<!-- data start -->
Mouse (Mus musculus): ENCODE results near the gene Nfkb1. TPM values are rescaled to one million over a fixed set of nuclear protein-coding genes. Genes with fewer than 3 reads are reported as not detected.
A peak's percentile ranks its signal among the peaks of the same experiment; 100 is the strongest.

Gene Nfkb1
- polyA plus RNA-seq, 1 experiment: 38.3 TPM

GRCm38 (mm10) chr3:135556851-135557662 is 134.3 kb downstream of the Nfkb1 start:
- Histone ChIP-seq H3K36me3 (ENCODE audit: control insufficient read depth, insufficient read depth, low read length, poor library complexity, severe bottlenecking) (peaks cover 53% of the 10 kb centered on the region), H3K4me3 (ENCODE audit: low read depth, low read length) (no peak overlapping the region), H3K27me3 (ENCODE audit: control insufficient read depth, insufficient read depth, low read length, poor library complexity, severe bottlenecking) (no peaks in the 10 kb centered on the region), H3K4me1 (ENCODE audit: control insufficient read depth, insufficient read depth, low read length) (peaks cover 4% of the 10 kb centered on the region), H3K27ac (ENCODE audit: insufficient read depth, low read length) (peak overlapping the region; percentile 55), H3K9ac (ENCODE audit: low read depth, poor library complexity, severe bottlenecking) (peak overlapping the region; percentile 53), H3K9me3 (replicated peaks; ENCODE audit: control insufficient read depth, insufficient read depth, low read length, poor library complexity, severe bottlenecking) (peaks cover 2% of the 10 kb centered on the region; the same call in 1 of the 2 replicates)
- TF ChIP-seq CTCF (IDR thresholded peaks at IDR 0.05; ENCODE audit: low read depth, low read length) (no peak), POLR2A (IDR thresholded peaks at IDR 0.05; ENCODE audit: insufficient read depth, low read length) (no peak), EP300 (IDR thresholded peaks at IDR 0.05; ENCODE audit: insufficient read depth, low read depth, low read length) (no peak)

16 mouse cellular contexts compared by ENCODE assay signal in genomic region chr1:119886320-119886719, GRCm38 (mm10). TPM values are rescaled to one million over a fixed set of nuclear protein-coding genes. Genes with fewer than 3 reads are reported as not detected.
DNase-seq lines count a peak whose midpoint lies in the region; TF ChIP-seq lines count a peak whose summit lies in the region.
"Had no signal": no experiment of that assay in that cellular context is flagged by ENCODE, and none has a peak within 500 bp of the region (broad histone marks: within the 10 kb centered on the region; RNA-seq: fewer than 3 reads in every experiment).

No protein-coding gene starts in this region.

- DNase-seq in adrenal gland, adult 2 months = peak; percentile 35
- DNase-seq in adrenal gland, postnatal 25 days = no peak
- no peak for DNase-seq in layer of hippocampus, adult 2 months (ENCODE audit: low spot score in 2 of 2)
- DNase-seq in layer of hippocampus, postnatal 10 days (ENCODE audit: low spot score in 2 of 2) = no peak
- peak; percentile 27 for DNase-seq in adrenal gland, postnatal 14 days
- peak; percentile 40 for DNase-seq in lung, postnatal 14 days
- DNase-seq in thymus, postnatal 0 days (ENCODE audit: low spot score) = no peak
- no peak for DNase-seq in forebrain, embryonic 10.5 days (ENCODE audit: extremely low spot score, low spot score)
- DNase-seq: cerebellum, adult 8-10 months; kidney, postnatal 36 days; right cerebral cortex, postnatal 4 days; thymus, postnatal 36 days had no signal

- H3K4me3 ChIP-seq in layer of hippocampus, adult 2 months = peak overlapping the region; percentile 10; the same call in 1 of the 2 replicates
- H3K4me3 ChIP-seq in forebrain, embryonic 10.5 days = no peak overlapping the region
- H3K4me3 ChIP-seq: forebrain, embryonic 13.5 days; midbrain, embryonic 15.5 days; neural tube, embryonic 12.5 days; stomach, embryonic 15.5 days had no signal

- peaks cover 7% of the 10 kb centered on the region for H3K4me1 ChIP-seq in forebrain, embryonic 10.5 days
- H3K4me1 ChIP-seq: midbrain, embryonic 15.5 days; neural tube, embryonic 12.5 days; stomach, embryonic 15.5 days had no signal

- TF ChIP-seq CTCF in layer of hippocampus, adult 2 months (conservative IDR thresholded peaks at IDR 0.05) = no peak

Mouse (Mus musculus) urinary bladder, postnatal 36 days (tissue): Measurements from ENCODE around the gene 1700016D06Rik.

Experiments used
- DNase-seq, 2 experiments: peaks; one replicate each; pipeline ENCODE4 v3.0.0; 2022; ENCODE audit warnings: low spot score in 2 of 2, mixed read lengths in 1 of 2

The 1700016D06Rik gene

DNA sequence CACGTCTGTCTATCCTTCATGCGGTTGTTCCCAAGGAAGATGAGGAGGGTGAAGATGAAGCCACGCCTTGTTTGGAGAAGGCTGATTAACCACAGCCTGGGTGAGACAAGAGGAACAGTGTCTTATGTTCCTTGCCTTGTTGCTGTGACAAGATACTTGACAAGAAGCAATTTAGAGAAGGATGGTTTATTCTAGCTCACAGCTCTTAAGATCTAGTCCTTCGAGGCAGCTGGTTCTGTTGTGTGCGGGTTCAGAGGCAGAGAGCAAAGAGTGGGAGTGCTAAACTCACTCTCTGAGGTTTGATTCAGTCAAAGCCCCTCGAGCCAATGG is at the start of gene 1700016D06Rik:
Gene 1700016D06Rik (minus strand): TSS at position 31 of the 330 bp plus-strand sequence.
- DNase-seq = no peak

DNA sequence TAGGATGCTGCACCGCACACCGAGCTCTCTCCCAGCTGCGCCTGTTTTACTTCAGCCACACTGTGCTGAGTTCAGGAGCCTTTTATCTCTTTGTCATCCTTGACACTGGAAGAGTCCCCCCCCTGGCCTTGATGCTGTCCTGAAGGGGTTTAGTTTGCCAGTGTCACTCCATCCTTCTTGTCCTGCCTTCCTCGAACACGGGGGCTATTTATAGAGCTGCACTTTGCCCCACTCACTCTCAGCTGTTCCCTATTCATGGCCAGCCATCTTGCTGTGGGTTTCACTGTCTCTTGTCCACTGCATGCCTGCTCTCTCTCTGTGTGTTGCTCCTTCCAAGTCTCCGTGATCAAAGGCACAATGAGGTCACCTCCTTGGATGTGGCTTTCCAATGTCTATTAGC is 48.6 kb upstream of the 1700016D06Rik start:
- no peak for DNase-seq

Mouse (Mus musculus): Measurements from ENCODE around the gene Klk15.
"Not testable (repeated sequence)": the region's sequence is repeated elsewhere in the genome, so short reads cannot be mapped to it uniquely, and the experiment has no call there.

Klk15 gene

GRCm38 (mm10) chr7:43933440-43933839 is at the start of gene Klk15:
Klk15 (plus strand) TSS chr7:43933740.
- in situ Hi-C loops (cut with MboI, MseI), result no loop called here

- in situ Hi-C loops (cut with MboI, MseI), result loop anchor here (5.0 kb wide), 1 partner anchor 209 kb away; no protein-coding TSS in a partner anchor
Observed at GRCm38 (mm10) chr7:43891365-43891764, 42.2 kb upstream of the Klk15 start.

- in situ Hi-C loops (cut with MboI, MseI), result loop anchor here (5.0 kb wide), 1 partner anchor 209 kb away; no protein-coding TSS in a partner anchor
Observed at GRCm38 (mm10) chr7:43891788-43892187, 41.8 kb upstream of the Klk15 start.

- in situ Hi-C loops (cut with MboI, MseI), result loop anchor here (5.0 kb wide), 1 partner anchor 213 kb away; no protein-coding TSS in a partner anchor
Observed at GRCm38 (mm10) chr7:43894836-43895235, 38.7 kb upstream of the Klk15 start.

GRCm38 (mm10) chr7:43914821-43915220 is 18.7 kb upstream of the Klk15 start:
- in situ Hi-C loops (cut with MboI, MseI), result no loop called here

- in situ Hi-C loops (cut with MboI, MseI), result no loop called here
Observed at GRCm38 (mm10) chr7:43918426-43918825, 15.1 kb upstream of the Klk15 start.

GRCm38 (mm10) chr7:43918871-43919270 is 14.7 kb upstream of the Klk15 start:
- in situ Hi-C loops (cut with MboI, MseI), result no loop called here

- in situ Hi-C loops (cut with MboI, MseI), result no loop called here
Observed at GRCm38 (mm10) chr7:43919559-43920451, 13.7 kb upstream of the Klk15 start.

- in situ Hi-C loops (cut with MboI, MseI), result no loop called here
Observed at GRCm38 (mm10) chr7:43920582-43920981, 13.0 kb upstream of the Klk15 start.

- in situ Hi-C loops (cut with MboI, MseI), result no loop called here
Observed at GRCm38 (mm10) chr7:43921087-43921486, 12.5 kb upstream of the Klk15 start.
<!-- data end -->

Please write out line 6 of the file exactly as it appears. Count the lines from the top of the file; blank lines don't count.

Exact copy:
- Histone ChIP-seq H3K36me3 (ENCODE audit: control insufficient read depth, insufficient read depth, low read length, poor library complexity, severe bottlenecking) (peaks cover 53% of the 10 kb centered on the region), H3K4me3 (ENCODE audit: low read depth, low read length) (no peak overlapping the region), H3K27me3 (ENCODE audit: control insufficient read depth, insufficient read depth, low read length, poor library complexity, severe bottlenecking) (no peaks in the 10 kb centered on the region), H3K4me1 (ENCODE audit: control insufficient read depth, insufficient read depth, low read length) (peaks cover 4% of the 10 kb centered on the region), H3K27ac (ENCODE audit: insufficient read depth, low read length) (peak overlapping the region; percentile 55), H3K9ac (ENCODE audit: low read depth, poor library complexity, severe bottlenecking) (peak overlapping the region; percentile 53), H3K9me3 (replicated peaks; ENCODE audit: control insufficient read depth, insufficient read depth, low read length, poor library complexity, severe bottlenecking) (peaks cover 2% of the 10 kb centered on the region; the same call in 1 of the 2 replicates)